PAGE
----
Russia’s Anti-Missile Tech Is in Focus After U.S. Strikes on Syria
The surprise strike by the United States on a Syrian airbase on Thursday night has triggered an angry response by Russia, which has sought to cast doubt on the effectiveness of the strike and vowed to bolster the air defense of the Assad regime.
In an English-language press release, the Russian Ministry of Defense claimed that only 23 of 59 U.S. Tomahawk missiles reached the base, and said the “combat effectiveness … is extremely low.”
There has so far been no further verification of Russia’s claim about the missiles’ effectiveness, and the U.S. government has reportedly dismissed the assessment:
Meanwhile, the Defense Ministry also vowed in the statement to expand its missile defense to protect its Syrian ally.
“In the near future, the effectiveness of the Syrian Armed Forces air defense system will be improved in order to cover the most important objects of the Syrian infrastructure,” said the statement.
There are, however, questions about the extent and readiness of Russia’s anti-missile technology. One critic, in a tweet referring to Russia’s alleged downing on a civilian airliner, suggested the country was unable to shoot down the American missiles.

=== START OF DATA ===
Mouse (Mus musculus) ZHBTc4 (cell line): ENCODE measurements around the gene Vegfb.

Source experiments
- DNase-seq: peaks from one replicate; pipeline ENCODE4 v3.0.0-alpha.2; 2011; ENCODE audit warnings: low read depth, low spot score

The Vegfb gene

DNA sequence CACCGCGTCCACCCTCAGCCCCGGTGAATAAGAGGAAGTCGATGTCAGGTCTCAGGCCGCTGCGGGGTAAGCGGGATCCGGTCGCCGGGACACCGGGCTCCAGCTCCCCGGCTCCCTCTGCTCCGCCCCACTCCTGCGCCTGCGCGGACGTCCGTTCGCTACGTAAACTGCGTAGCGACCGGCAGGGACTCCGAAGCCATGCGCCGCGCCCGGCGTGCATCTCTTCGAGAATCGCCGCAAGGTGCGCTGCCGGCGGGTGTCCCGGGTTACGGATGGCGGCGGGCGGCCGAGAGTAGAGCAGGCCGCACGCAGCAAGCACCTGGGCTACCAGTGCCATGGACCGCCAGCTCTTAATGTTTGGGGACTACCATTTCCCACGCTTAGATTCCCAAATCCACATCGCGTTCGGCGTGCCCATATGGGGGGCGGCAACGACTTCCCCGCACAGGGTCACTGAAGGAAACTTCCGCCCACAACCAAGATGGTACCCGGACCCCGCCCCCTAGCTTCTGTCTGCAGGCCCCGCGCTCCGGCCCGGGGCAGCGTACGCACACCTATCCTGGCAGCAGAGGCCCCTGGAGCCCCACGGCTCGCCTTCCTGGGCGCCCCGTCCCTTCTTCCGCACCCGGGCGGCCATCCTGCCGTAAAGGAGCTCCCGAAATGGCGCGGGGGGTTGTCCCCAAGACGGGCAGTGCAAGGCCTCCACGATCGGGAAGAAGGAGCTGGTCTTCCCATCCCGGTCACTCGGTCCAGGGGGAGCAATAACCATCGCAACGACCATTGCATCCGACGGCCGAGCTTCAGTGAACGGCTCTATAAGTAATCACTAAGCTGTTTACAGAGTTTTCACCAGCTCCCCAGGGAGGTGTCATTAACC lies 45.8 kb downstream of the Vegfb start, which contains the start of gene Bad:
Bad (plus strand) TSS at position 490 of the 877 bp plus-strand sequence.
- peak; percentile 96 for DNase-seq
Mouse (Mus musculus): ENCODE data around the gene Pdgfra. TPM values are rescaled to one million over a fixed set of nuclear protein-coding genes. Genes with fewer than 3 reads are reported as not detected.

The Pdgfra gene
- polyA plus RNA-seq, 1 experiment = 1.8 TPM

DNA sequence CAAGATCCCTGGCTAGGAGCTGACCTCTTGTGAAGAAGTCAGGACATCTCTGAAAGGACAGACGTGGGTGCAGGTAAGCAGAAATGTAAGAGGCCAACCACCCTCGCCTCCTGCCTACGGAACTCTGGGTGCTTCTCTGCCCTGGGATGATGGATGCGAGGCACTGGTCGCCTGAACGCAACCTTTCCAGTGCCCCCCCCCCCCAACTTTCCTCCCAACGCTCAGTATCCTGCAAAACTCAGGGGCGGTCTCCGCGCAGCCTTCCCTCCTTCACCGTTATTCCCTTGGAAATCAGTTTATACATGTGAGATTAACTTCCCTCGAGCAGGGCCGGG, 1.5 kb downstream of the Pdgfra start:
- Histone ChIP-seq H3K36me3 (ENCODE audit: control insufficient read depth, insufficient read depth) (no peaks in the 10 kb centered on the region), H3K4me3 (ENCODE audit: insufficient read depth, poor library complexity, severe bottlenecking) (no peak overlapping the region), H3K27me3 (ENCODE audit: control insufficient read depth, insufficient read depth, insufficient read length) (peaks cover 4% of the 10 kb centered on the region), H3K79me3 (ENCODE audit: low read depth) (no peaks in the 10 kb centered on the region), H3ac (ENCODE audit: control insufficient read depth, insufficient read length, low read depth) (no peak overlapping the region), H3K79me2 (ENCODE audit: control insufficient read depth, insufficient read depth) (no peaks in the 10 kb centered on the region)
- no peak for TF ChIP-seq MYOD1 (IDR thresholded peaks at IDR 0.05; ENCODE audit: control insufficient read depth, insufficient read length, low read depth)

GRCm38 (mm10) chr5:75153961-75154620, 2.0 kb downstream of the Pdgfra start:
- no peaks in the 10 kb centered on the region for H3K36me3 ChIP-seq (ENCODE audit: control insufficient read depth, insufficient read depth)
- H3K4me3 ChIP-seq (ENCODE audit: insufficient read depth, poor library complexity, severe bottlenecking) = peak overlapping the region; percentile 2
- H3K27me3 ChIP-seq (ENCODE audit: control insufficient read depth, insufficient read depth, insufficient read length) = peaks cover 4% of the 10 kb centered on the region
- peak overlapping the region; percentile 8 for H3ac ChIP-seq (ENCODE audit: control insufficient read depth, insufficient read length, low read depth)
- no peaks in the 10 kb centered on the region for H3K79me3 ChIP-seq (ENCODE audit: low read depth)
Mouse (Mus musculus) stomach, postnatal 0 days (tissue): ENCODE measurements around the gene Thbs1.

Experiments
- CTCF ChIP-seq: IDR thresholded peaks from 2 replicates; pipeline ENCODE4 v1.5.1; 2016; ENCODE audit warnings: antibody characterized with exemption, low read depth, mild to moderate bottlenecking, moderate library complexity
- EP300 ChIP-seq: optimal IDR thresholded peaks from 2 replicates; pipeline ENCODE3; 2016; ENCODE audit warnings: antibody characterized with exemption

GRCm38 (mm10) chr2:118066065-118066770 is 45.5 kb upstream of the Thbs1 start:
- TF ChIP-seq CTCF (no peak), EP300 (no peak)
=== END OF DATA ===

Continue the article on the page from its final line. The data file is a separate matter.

Another report from a BBC journalist, though, suggests the Russia’s anti-missile system in Syria had been turned off—though it’s unclear if (in the event this is true) this reflected a deliberate decision on Russia’s part or if the U.S. had somehow disabled the system.
The dispute between Russia and the U.S. comes amid fears the two countries could come into direct armed conflict since both sides have an active military presence in Syria. (See also: “After the Missile Strikes in Syria: What Happens Next?“)
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Meanwhile, some scholars have struck a more optimistic note, saying the U.S. strikes could hasten an end to the civil war in the country.
The news of the strikes has also led oil prices to surge.